The obstacle is the door
New book on Jewish rites of death

Let's do the time warp again

25190901916_2380a9f117_zOne of the surreal things about being a rabbi is that my work asks me to inhabit several different moments in time at once.

Purim is one month away, so I'm poking at the script for this year's Purimspiel. Pesach is two months away, and I've been working on creating a digital version of my haggadah (intended to be released as a set of shareable / editable slides, for those who might want to save paper by projecting the haggadah on a screen. Stay tuned; that's coming soon.) And I'm also working on revisions to my high holiday machzor, based on feedback from those who used the pilot editions.

What this means for me on a practical level is that both of my desks, the one at the synagogue and the one at home, are piled with liturgical materials which don't match each other. It also means that the mental melodies with which I spend my days are as likely to be high holiday nusach as they are to be "Adir Hu" from the Pesach seder. (Or, okay, in fairness -- they're also likely to be the Hamilton soundtrack. But when I'm not humming Hamilton, the liturgical soundtrack is set on random play.)

I like this sense of time warp. It feels a little bit like being in several places at once -- several headspaces, several heart-spaces. No moment in the Jewish year arises out of nowhere; each is connected with what will come after and what came before. There's something profoundly grounding for me in that awareness. The challenge is learning how to wholly inhabit this moment now while also remembering where I've been and where I have yet to go.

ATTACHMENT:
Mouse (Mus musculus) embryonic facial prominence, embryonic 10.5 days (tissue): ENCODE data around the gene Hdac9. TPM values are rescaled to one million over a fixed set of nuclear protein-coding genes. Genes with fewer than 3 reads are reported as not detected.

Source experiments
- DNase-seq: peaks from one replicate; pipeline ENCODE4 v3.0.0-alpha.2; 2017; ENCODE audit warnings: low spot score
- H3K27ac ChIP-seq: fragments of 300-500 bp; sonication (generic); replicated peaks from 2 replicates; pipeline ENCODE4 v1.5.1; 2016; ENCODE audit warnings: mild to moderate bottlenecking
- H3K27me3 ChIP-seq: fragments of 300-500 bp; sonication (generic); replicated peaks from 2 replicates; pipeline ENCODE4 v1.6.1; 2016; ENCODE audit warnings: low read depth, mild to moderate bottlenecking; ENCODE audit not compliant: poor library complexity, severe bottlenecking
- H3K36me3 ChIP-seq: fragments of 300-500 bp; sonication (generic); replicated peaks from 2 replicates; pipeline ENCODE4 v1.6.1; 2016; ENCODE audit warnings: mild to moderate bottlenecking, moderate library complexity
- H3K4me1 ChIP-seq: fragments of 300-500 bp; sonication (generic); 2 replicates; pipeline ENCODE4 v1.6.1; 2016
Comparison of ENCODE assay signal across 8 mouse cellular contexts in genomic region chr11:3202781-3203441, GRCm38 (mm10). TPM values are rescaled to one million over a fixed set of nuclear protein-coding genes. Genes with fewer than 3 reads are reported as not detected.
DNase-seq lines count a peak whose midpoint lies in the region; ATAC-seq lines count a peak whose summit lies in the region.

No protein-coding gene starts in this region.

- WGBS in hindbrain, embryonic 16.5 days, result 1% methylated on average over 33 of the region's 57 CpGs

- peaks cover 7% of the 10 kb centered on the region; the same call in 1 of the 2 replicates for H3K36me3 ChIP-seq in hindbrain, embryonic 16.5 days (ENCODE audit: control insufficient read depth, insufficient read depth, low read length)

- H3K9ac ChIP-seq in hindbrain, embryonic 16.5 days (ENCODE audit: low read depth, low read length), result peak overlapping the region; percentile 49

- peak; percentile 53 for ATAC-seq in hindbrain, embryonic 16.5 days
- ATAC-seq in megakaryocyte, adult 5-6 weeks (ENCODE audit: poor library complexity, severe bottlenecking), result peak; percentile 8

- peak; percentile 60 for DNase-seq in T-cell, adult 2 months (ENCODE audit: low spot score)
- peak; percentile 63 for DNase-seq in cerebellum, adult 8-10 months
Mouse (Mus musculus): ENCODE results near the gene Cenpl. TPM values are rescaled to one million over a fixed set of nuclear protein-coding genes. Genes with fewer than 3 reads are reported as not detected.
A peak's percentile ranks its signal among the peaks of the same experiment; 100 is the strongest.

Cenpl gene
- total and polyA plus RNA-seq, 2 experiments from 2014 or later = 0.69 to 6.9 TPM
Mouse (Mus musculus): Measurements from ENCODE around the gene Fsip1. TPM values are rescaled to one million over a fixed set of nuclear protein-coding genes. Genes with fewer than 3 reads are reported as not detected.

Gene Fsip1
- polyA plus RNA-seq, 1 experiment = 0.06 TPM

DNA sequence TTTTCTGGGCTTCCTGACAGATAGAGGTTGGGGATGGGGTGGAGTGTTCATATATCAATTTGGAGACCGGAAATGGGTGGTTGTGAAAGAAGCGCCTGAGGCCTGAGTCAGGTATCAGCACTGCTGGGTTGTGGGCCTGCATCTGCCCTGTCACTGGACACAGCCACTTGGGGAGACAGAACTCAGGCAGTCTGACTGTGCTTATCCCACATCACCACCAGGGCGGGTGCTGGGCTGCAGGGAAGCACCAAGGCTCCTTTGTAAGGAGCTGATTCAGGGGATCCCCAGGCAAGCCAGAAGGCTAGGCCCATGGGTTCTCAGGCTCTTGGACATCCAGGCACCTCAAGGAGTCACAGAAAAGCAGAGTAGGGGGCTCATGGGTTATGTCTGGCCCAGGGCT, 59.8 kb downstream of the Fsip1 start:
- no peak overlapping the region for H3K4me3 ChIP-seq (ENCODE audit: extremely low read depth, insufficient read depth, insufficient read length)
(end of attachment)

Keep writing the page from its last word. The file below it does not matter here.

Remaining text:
Wait. How can I remember where I have yet to go? I don't know what Pesach this year will hold! (Or Shavuot or the Days of Awe or anything else!) But I can re-inhabit what's come before. I imagine the Jewsh year as a long spiral staircase. Every year when we reach Pesach we're exactly above the Pesachim which came before, but at a different level. Somewhere in the overlayering of all of those Passover memories I can tap into the essence of the festival. That's what I can remember, even though I haven't yet experienced this year's iteration.

And that's part of what I love about having a mental liturgical-music soundtrack, because music is one of my deepest paths toward feeling . When I hear the lilt of Esther trope, I feel spring unfolding around me. When I hear the Pesach melodies of my childhood, I'm plugged right back in to the essence of Passover. When I hear the melodic mode of the Days of Awe, I'm instantly transported to that season of transformation. God, it is said, inhabits all of time and space at once. From God's vantage there is no "before" and "after" -- everything simply is. This interweaving of different musics is the closest I can get.